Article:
After completion of this course, students will be able to:
- discuss key current epistemological and methodological debates in the Humanities and position themselves in these debates in an interdisciplinary context, both orally and in writing;
- identify methodological assumptions and rationales underpinning research design and critically reflect on them;
- persuasively articulate methodologically sound reasons for selecting particular methodologies;
- use the English academic language skills (written and oral) that are needed to participate in academic debates in the field of the Humanities.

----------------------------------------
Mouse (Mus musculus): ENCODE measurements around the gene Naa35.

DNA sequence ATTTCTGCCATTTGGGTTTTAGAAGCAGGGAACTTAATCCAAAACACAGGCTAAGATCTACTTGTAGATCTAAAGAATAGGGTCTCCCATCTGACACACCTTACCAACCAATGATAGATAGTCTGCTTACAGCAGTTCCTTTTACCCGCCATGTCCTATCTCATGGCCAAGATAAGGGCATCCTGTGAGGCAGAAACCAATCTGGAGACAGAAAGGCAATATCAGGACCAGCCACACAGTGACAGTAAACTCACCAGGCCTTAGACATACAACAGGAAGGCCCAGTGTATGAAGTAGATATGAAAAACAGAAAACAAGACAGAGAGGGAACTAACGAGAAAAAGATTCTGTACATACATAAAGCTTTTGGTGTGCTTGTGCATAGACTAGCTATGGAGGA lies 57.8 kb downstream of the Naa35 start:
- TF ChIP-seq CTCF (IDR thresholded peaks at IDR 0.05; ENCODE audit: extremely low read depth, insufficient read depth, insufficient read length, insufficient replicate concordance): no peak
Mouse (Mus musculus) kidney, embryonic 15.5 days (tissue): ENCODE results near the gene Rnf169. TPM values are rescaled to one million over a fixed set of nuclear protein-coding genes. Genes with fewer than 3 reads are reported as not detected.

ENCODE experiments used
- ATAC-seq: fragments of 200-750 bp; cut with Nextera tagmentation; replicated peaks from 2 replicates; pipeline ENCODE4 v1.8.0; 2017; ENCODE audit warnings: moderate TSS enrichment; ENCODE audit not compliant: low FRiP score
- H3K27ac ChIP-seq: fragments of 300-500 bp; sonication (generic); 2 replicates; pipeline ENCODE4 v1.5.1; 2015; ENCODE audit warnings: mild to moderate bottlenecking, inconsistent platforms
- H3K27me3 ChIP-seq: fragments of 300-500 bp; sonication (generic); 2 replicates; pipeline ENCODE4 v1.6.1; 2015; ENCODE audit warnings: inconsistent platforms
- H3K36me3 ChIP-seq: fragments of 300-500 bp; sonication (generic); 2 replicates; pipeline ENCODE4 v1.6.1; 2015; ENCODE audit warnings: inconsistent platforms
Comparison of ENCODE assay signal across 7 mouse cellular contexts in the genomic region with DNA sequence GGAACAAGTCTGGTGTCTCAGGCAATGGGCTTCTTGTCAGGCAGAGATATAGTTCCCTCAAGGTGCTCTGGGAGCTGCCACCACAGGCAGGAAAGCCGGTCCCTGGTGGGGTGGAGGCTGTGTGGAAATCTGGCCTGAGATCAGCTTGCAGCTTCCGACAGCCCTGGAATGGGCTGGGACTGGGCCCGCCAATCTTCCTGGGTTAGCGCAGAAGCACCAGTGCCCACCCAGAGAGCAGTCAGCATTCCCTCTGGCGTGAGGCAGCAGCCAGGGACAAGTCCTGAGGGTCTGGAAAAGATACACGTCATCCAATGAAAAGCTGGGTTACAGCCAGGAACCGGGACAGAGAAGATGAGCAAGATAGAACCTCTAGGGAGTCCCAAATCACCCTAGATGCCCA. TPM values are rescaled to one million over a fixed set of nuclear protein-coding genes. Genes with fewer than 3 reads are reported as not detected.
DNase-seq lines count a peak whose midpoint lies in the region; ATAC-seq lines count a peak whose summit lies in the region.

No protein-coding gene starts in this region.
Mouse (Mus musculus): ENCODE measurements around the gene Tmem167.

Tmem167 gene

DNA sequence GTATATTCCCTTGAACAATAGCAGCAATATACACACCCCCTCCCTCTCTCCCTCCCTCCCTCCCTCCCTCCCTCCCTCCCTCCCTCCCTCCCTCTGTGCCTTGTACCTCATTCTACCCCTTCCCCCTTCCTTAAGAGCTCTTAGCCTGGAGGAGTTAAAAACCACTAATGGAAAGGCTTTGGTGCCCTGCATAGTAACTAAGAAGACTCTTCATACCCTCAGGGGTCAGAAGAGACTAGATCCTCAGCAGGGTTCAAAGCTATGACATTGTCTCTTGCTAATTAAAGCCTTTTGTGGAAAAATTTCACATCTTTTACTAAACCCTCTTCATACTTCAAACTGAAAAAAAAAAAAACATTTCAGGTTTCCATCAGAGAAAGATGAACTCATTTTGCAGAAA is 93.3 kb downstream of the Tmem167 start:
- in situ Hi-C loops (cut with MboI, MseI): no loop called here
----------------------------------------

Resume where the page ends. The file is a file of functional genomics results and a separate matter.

Scholars in the Humanities are increasingly asked to articulate the rationale behind their research methods, not only because the ever-expanding nature of their subject has yielded a plethora of approaches, but also because the audiences they write for and present to are interdisciplinary. Methodology, the study of methods, is therefore of paramount importance: critical reflection on the underlying principles of any research project is integral to good research practice. The present course introduces students to a variety of methodological debates and discusses these from an interdisciplinary perspective. It invites students to inquire into the ways in which certain assumptions can inform research design, to evaluate the pros and cons of different data collection strategies, to reflect on their own research practice, and to develop their own theory of method. The course consists of a series of short (guest) lectures followed by discussion and debate on topics ranging from interdisciplinarity and (‘strong’) objectivity to the material and the bodily turn, new formalism, digital humanities, and mixed methods. It intends to provide students with the ability to position their research within various contemporary paradigms and methodological approaches and to stimulate them to explore the relevance of specific approaches for their own research projects.